“This is a fundamental change in the structure of the snow, and it changes completely the movement,” Sovilla says. Other properties of the snow, however, such as its density and hardness, did not change nearly as dramatically at −2°.
The experiment may sound like a high-tech version of kids making snowballs, but it is the first time researchers have explored the physical differences underlying the transition between wet and dry snow avalanches, the team reported in June in the Journal of Geophysical Research: Earth Surface.
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To peer even more closely into avalanches, the SLF team uses a high-resolution radar probe that penetrates the obscuring clouds of a powder avalanche at Sionne. Like a police officer’s radar gun, the instrument can map the speed of structures such as the densest concentrations of snow. “If you don’t understand the small-scale turbulence, you can’t reproduce physically the whole movement of the flow,” Sovilla says.
Making practical use of such real-world data is the job of computer modelers. At SLF, Bartelt and his colleagues develop software that can be used anywhere in the world to reduce avalanche dangers.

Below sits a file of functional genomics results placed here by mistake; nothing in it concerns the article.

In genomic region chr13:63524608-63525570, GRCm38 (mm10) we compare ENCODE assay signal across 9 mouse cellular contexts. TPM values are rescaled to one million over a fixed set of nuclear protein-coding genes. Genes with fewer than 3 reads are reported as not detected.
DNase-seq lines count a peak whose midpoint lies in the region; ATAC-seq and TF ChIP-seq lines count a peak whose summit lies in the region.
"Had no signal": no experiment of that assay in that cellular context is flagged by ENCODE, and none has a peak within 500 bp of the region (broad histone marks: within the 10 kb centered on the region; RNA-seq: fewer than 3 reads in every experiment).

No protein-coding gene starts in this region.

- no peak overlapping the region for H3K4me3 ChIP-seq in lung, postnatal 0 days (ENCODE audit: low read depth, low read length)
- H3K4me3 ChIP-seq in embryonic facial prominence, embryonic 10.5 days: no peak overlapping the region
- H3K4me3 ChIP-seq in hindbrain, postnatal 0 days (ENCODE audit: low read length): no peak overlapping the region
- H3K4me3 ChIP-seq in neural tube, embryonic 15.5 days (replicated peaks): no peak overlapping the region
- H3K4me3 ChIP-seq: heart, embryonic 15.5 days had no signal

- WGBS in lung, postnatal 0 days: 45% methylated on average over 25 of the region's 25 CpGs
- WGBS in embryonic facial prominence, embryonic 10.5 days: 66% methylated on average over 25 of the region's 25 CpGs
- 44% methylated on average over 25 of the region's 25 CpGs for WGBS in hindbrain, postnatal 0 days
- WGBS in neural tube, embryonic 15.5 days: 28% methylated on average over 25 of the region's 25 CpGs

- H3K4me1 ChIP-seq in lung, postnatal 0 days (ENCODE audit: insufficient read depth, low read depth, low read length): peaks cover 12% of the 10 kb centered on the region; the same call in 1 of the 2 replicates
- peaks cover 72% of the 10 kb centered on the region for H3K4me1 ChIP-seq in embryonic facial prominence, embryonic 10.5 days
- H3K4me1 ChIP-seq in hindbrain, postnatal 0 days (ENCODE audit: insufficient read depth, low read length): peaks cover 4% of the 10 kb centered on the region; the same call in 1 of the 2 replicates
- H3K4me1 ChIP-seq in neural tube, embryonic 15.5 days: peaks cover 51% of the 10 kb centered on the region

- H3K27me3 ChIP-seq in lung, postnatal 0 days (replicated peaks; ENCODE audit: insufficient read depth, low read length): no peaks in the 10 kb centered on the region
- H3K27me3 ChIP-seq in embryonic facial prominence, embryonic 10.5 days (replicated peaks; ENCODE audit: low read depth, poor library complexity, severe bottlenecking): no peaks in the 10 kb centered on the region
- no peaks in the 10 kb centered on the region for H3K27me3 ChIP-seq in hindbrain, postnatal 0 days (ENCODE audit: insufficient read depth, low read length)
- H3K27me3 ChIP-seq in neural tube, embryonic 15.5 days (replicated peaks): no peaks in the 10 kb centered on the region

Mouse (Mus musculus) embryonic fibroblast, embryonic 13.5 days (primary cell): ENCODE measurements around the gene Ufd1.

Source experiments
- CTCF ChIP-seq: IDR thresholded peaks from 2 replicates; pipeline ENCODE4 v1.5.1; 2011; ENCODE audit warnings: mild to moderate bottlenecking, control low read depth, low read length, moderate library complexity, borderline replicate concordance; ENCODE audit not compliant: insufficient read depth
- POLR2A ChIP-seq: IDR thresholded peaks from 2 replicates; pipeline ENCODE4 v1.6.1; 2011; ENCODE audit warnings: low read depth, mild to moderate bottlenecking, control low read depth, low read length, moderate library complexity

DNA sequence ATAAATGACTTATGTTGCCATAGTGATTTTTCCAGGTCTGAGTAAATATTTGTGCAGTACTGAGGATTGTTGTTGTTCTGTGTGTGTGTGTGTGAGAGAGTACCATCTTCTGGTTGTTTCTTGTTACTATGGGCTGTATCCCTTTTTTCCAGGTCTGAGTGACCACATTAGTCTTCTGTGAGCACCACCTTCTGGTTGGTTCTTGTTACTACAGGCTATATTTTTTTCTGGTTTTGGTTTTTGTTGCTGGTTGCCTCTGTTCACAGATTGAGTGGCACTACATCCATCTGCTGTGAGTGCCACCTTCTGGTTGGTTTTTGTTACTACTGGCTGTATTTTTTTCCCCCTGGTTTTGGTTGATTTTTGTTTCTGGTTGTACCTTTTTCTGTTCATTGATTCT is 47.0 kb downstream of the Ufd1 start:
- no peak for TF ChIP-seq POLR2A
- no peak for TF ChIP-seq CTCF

Early Swiss models, in the 1950s, treated the physics of avalanches very simply: A block of snow detaches from a slope and slides downhill, slowed only by friction. But avalanches are made not of a single block but of billions of snow crystals, each blown about by various forces acting on it and each interacting with others. Today’s models are much more sophisticated and incorporate interactions among particles, such as cohesive effects that help hold back the otherwise expanding cloud of particles. By introducing some of the same equations that govern the expansion of gases, for example, avalanche modelers now better understand how heavy, dense avalanches can transform into fast-moving flows.